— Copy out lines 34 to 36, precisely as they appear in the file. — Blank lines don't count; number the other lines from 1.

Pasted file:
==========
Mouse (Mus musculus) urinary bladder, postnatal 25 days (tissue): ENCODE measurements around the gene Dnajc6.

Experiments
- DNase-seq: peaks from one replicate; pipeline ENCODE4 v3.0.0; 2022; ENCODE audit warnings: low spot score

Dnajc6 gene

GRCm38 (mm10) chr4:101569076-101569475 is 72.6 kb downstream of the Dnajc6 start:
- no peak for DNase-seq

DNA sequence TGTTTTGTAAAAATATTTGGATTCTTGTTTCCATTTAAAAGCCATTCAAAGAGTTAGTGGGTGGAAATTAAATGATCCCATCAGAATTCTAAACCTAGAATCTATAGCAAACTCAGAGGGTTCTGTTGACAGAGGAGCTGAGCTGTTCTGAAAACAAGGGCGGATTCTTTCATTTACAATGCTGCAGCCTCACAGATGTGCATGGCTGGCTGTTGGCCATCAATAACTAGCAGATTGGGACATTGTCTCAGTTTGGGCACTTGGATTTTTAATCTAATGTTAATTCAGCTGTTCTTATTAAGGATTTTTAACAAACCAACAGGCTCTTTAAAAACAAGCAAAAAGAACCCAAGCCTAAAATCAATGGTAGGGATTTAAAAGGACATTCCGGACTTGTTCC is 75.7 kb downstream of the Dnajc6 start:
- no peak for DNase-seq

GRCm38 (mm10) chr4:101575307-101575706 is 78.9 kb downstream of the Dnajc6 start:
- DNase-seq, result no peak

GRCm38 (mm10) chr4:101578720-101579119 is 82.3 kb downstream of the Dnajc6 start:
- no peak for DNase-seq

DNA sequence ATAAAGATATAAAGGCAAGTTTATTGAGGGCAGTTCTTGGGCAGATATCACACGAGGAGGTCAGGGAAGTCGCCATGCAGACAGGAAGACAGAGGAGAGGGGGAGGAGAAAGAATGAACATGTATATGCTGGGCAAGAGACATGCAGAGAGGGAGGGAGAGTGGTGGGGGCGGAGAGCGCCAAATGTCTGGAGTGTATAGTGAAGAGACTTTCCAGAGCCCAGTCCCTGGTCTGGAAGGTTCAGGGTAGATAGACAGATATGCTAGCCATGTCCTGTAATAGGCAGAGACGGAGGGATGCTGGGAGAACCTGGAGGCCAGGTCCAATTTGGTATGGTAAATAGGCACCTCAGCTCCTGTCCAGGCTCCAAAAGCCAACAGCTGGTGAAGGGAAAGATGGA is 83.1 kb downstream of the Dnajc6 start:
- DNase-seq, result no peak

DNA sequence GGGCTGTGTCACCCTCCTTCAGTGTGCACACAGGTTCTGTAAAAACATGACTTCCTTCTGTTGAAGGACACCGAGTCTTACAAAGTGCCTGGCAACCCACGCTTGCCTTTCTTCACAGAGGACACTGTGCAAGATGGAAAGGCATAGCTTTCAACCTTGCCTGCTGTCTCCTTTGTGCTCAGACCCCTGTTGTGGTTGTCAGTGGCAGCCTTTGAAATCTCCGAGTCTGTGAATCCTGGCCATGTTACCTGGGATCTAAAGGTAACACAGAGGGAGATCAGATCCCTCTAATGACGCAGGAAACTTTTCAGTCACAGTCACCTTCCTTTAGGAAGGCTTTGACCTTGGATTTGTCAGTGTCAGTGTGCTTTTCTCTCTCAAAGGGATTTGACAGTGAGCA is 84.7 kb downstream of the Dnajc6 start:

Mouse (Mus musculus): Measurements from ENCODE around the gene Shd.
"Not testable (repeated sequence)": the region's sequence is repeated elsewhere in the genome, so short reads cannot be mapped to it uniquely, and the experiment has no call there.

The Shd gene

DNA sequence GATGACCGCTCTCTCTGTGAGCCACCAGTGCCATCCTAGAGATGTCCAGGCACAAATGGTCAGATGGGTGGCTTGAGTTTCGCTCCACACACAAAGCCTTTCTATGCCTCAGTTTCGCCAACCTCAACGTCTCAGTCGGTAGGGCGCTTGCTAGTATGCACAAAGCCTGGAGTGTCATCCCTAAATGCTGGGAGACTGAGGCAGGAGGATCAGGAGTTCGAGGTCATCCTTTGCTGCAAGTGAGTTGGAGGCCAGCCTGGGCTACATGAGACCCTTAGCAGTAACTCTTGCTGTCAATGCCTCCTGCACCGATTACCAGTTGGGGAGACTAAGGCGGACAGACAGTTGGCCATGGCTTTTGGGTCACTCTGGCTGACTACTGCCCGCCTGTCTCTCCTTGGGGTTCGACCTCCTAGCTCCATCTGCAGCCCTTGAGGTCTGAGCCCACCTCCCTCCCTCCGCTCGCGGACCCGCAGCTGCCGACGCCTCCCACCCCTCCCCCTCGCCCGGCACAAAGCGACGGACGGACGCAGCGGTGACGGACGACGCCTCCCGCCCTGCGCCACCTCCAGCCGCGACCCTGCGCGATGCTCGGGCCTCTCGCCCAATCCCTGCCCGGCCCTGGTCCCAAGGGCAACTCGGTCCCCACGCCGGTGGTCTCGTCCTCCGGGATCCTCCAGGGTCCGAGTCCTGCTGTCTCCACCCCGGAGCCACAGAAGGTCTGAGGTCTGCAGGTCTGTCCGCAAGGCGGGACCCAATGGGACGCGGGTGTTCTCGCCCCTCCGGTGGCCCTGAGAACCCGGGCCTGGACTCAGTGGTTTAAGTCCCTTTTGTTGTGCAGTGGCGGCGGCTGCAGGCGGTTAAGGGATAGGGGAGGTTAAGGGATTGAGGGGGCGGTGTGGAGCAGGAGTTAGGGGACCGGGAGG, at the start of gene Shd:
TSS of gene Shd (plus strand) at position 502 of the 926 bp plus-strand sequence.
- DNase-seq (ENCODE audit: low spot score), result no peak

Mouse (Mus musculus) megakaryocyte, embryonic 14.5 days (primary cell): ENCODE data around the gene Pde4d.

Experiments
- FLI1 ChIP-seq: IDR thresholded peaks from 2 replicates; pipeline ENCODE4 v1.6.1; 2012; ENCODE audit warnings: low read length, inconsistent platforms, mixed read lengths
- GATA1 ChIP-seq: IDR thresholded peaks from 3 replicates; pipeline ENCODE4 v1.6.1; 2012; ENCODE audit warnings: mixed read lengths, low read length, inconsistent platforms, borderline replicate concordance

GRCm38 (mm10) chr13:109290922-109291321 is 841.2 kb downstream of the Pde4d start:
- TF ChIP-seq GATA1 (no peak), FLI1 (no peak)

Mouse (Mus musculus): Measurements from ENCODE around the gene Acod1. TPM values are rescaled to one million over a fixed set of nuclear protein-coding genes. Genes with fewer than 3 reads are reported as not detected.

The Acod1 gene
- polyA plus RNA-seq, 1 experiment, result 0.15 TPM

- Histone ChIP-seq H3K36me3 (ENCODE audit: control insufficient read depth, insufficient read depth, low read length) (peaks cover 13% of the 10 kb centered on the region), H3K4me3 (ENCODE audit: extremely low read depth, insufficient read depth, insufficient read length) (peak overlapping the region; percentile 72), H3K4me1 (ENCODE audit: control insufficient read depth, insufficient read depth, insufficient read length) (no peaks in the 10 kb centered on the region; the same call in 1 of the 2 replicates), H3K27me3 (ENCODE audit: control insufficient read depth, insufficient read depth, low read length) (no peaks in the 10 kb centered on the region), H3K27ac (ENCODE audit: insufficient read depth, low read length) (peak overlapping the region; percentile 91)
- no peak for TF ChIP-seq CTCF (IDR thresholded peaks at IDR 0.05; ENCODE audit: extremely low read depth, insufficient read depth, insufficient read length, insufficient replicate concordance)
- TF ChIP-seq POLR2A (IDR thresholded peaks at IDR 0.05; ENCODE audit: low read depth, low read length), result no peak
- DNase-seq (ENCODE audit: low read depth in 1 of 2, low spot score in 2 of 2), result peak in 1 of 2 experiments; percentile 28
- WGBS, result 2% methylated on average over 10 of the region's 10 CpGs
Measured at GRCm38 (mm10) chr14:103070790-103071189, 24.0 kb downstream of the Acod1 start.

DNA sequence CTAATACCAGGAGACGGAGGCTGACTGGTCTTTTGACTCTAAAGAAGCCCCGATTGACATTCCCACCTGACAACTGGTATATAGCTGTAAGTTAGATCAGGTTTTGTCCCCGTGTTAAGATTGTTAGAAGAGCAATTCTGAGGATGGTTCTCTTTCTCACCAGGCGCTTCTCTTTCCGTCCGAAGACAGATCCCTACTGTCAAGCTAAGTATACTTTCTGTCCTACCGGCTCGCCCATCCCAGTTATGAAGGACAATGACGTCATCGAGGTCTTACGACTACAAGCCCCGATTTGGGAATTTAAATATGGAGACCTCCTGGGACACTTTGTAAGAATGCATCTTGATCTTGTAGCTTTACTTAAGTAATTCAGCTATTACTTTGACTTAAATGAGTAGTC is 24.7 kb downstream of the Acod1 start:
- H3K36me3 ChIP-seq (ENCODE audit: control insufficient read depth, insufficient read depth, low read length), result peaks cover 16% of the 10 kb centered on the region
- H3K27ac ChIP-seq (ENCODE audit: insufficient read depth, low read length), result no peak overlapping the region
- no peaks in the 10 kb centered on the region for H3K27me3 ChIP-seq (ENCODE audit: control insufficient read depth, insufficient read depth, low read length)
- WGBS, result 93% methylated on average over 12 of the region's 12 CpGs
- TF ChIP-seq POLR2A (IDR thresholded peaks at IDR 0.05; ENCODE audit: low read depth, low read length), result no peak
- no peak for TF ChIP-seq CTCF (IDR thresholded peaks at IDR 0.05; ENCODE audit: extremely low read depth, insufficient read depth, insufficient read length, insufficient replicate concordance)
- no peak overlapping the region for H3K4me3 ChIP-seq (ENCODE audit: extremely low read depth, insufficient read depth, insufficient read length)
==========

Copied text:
- DNase-seq (ENCODE audit: low read depth in 1 of 2, low spot score in 2 of 2), result peak in 1 of 2 experiments; percentile 28
- WGBS, result 2% methylated on average over 10 of the region's 10 CpGs
Measured at GRCm38 (mm10) chr14:103070790-103071189, 24.0 kb downstream of the Acod1 start.